So I had a burger. No 1 Son (as I think of him in our less formal moments) had a chicken burger. Julia had gammon with egg. She was offered pineapple too but turned it down. I may have some reservations about aspects of the meal, but they can be quite generous at times. Even if they don’t have fresh salad, warm rolls or batter.

I was mildly sarcastic about the chef not being able to mix flour and water, but it seems the batter comes in bags of batter mix.

Without being too detailed or sarcastic, it wasn’t Harvester’s finest moment. They did replace the salad and refill the rolls before we left, but the moment had passed by then.

The food was good, even if the lack of salad, bread and batter was disappointing. Wasn’t keen on paying full price either, though it isn’t actually expensive by modern standards.

 

 

A Good Night Out

Well, despite my misgivings, it turned out to be a good night, although I was a bit late due to trouble parking. Maybe I’m more sociable than I think.

We went to Curry 2 Night in West Bridgford and I’d recommend it highly. Good service, good food and not many people there. I don’t like crowds. It’s really a take-away that has fitted itself out as a restaurant so the lack of customers isn’t significant. They had quite a few callers for takeaway so they kept busy.

I had the Aloo Mutter Paneer. I’m not sure it was as hot as the chillis in this recipe suggest. I’m a bit of a wimp these days and select milder options than I used to do.

I drank it with fizzy water.

I really can be quite boring at times.

 

 

 

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More Scones, More Chips

Really, the things I do for research.

First, I had scones at Minsmere Nature Reserve. They were big, reasonably priced and fruity. They were also much better than the ones we had on Wednesday, though that was not difficult.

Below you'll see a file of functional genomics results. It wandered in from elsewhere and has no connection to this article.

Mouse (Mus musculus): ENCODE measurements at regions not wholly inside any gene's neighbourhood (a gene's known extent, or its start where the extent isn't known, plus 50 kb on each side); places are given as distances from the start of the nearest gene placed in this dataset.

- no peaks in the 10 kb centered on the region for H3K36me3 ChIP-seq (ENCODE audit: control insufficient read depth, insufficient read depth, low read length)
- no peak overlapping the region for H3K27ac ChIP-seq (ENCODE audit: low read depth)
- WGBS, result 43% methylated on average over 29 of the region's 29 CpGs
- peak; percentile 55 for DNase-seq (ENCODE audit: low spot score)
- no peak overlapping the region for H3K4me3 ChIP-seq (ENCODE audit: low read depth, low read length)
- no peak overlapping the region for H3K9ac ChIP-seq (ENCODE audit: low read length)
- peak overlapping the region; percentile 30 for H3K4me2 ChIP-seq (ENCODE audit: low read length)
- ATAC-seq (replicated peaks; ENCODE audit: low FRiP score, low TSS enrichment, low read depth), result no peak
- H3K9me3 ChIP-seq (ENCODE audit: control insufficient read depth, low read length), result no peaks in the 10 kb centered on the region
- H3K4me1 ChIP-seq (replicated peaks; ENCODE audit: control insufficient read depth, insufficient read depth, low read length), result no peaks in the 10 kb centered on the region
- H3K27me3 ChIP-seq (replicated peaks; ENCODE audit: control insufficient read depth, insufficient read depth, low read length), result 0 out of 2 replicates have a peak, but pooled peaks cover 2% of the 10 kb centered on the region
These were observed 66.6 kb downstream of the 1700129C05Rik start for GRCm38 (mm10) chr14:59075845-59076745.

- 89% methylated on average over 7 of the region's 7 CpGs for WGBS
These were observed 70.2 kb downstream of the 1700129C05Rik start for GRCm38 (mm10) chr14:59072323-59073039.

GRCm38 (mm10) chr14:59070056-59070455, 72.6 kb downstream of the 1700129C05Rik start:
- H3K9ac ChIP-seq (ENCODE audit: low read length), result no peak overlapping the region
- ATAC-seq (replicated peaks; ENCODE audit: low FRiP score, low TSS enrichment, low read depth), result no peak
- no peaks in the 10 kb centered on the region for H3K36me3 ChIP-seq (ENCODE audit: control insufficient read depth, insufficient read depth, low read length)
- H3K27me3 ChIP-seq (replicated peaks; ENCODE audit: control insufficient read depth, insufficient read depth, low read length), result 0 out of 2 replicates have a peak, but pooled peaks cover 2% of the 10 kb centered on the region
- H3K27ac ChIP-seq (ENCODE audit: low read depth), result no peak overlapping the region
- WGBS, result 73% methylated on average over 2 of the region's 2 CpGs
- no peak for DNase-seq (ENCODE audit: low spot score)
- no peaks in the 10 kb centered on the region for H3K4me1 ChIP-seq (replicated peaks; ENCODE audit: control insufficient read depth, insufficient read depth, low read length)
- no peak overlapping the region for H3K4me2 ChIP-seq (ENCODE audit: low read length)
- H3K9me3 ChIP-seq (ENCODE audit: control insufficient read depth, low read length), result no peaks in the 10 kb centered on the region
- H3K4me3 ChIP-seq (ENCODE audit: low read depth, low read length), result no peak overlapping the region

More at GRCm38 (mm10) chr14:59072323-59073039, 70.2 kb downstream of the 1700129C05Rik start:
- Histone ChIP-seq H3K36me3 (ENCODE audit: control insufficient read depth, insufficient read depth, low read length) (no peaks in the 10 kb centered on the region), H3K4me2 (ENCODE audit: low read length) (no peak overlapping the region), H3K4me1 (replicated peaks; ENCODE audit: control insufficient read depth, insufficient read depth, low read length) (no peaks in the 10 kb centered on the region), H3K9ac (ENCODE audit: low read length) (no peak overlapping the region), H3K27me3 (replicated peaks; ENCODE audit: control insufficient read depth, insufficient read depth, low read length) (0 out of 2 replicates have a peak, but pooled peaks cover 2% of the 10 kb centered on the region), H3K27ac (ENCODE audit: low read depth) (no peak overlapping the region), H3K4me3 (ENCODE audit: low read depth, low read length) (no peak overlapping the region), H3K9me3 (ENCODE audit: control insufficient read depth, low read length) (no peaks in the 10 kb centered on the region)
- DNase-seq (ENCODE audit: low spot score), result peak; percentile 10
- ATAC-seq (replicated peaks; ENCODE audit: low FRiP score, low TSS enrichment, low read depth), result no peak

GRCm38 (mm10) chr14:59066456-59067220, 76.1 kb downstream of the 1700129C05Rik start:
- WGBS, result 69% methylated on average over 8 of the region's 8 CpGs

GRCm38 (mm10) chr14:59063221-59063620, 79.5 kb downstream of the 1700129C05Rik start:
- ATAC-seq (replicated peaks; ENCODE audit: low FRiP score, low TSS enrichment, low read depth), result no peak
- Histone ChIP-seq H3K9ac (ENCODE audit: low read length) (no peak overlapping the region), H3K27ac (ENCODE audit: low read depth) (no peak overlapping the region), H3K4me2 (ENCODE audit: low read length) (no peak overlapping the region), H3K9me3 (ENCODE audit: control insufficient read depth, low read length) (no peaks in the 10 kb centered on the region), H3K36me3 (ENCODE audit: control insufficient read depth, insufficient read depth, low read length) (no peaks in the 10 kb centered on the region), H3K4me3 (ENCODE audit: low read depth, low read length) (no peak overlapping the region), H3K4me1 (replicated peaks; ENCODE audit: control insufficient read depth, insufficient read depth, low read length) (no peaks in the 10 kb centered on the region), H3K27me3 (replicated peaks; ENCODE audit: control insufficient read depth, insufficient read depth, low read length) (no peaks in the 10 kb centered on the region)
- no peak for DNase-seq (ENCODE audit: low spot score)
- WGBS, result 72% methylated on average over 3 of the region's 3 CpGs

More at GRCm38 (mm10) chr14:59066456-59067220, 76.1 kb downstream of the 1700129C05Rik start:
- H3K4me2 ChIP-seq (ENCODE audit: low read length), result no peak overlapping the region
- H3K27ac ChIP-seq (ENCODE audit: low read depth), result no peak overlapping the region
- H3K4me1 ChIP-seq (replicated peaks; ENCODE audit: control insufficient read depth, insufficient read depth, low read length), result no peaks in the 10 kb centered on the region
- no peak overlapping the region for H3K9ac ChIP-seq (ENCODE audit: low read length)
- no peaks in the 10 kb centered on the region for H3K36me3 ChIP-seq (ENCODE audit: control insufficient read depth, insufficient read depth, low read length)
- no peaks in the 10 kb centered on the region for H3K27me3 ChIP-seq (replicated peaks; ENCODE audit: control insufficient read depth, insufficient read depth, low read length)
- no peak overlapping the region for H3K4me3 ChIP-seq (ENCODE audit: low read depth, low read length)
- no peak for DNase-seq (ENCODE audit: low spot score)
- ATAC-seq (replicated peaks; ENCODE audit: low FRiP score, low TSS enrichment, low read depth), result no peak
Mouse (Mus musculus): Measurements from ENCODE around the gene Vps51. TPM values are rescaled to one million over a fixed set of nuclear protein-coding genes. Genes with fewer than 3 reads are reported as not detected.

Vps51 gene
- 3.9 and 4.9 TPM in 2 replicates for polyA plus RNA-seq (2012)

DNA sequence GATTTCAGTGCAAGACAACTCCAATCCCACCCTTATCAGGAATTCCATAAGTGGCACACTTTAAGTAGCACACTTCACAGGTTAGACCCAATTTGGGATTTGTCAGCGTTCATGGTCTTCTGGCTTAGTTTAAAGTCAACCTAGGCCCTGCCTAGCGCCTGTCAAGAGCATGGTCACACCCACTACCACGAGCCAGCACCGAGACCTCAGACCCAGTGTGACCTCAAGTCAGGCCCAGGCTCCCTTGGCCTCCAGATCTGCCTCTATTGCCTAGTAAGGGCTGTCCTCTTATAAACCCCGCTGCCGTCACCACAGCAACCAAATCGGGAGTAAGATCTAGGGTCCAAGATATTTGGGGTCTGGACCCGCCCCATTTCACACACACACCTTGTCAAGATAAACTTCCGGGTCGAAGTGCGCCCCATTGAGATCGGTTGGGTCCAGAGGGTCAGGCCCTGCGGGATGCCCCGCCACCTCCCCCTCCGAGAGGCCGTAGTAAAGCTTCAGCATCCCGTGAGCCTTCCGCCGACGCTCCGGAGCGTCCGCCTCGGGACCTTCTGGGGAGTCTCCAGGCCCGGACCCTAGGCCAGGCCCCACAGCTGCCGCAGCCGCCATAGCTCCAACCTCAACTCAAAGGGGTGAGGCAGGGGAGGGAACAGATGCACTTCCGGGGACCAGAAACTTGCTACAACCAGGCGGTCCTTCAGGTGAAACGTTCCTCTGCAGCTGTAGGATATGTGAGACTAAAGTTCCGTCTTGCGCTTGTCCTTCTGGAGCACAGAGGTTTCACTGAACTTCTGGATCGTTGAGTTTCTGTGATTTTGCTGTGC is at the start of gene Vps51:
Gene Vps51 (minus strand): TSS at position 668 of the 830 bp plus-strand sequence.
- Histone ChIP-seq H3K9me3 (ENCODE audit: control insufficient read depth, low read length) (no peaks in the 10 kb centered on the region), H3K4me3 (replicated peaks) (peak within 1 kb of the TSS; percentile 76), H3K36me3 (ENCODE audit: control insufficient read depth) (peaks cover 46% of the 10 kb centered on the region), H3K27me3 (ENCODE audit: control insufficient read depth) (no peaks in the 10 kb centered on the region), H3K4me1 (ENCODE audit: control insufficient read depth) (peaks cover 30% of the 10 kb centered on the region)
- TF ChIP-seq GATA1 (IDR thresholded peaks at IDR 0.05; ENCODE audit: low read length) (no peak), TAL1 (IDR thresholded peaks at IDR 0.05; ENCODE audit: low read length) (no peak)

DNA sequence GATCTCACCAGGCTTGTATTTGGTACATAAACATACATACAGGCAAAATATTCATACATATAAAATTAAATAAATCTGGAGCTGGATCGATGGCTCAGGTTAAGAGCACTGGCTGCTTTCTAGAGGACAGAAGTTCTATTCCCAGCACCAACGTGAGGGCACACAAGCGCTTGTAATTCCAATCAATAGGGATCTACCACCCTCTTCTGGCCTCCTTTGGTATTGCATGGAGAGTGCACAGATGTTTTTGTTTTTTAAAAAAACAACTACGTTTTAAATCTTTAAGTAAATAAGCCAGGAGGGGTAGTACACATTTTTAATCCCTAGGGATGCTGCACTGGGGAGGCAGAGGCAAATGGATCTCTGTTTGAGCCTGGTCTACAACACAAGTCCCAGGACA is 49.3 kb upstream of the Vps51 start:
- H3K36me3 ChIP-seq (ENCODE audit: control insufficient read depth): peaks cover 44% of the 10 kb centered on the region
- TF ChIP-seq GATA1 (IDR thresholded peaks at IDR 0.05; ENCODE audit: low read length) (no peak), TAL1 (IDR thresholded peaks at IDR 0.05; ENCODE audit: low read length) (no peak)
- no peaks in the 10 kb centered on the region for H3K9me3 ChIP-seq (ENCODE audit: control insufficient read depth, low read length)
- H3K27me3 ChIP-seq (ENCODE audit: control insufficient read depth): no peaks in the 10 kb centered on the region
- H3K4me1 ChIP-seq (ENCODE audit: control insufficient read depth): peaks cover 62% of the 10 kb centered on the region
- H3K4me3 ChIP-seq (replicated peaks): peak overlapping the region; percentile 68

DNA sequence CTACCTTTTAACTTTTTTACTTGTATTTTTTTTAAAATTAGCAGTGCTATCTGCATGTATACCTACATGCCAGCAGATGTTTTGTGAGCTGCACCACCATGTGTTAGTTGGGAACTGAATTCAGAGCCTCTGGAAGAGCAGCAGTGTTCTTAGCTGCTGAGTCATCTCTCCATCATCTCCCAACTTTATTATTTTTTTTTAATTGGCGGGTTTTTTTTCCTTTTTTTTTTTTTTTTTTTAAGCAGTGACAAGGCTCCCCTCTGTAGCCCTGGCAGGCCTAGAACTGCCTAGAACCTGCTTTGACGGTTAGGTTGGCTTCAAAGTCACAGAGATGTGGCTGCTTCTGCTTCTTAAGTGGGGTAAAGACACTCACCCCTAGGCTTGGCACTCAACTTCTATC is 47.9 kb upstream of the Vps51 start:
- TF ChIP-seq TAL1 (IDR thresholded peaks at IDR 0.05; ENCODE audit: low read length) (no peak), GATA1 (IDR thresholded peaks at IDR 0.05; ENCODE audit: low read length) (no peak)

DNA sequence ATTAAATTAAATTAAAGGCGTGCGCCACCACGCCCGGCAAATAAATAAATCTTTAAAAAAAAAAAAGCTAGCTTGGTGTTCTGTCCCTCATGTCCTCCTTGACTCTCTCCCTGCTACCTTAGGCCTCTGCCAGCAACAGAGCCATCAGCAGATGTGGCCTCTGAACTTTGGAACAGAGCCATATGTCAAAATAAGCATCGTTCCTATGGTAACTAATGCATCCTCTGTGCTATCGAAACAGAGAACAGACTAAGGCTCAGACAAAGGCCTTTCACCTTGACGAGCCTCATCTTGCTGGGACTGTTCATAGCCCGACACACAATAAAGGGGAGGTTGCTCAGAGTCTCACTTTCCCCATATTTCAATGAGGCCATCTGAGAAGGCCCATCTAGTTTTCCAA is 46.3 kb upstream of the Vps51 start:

The ones we had on Wednesday, during a visit to a craft centre, were “short” according to Julia. This is baker-talk for crumbly.

Actually they turned to dust as if they’d been tightly-wrapped in bandages 3,000 years ago and left in the pocket of an ancient pharaoh until recently rediscovered. They also tasted of baking powder, which is generally considered a bad thing.

The ones at Minsmere were far better. They wouldn’t be worth a special journey, but they are a safe choice if you find yourself on the Suffolk coast with an odd corner to fill.

While I was eating the scones I looked at some of the signs. They are really taking things seriously – possibly too seriously. I may come back to this subject later.

Later in the day we went back to Aldeburgh for fish and chips. We were there before five o’clock. There were two chip shops open this time and they already had small queues starting. I don’t think the people of Aldeburgh exist on fish and chips, by the way. Second homes make up about a third of the yown’s residential property and I suspect many of them are used by people who don’t cook.

They come in a specially made bag with greaseproof paper lining – very technical.

The chips were good – well-cooked and tasty. The fish was also good, with nice big fresh flakes. Again, we passed on the peas as they are tricky to eat in the car.

Were they worth the effort? Well, they were very good. They were probably as good as the ones from Saxmundham the night before. But they probably weren’t good enough to justify two trips to Aldeburgh.